High-hazard dams are supposed to have “emergency
action plans,” but not all do — and sometimes
these are not disclosed to the public either.
Engineers are supposed to inspect dams on a regular schedule — but the results (dam condition reports) are not always available to the public. High-hazard dams are supposed to have “emergency action plans,” but not all do — and sometimes these are not disclosed to the public either.
The disclosure of dam safety information is complicated by a jurisdictional jigsaw puzzle. The vast majority of the 90,000-plus dams in the NID are privately owned and regulated by state agencies. Every state is different: some are lax and some do not disclose dam condition reports. Furthermore, the situation is different for federally owned and state-owned dams.
Worse yet, there are some 18 federal agencies that may own and operate dams. The biggest are well-known, like the Corps and the Bureau of Reclamation, but many others are on land managed by the Forest Service, the Bureau of Indian Affairs and other agencies. When a dam (public or private) is used for hydropower, it is regulated by the Federal Energy Regulatory Commission.
So even though the NID may prefer to list dam safety info when available, a lot still isn’t available because it is kept secret by the state or federal agency.
Overcoming government secrecy with coverage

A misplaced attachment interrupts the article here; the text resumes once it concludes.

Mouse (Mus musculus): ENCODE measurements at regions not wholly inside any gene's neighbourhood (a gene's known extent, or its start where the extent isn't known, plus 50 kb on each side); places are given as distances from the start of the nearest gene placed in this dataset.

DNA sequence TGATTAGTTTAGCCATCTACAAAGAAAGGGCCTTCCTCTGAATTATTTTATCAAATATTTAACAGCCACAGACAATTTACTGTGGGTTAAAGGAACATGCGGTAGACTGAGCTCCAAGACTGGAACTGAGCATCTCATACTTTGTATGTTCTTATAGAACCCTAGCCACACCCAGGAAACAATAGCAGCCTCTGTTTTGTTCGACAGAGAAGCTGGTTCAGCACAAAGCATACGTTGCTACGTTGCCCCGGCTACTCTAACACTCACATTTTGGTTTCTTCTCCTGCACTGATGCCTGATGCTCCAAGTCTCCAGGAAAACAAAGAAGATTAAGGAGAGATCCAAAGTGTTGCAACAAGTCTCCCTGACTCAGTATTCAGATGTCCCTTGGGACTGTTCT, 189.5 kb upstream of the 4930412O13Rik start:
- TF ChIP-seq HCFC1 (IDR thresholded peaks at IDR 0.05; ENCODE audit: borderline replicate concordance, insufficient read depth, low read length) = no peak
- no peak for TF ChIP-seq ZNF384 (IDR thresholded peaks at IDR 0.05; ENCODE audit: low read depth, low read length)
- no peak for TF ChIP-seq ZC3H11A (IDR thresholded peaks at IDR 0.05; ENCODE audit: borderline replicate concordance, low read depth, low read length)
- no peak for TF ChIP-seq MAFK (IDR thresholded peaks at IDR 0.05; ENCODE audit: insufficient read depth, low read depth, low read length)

The AP team — David A. Lieb, Michael Casey, Michelle Minkoff and others — deserve an extra round of applause for shoe-leather reporting beyond the NID. They actually filed Freedom of Information Act requests with each state or agency to get any info not in the NID, along with other reporting. You may remember this was an update of a similar package they did in 2019.
The good news is that more money has been budgeted by governments in recent years. Some of that, around $3 billion, has come via the Biden administration’s post-COVID infrastructure spending legislation.
But we should not lose sight of the fact that a lot more dam safety spending has followed from the AP’s original expose in 2019 — or the spate of coverage that followed the Oroville Dam crisis of 2017. (In that incident, 180,000 people were evacuated even as California refused to give the public full information about the dam’s threat.)
The bad news is that even these spending increases are not enough to keep the public safe. The answer may be overcoming government secrecy with even more coverage. And more disclosure.
Joseph A. Davis is a freelance writer/editor in Washington, D.C. who has been writing about the environment since 1976. He writes SEJournal Online's TipSheet, Reporter's Toolbox and Issue Backgrounder, and curates SEJ's weekday news headlines service EJToday and @EJTodayNews. Davis also directs SEJ's Freedom of Information Project and writes the WatchDog opinion column.
* From the weekly news magazine SEJournal Online, Vol. 7, No. 22. Content from each new issue of SEJournal Online is available to the public via the SEJournal Online main page. Subscribe to the e-newsletter here. And see past issues of the SEJournal archived here.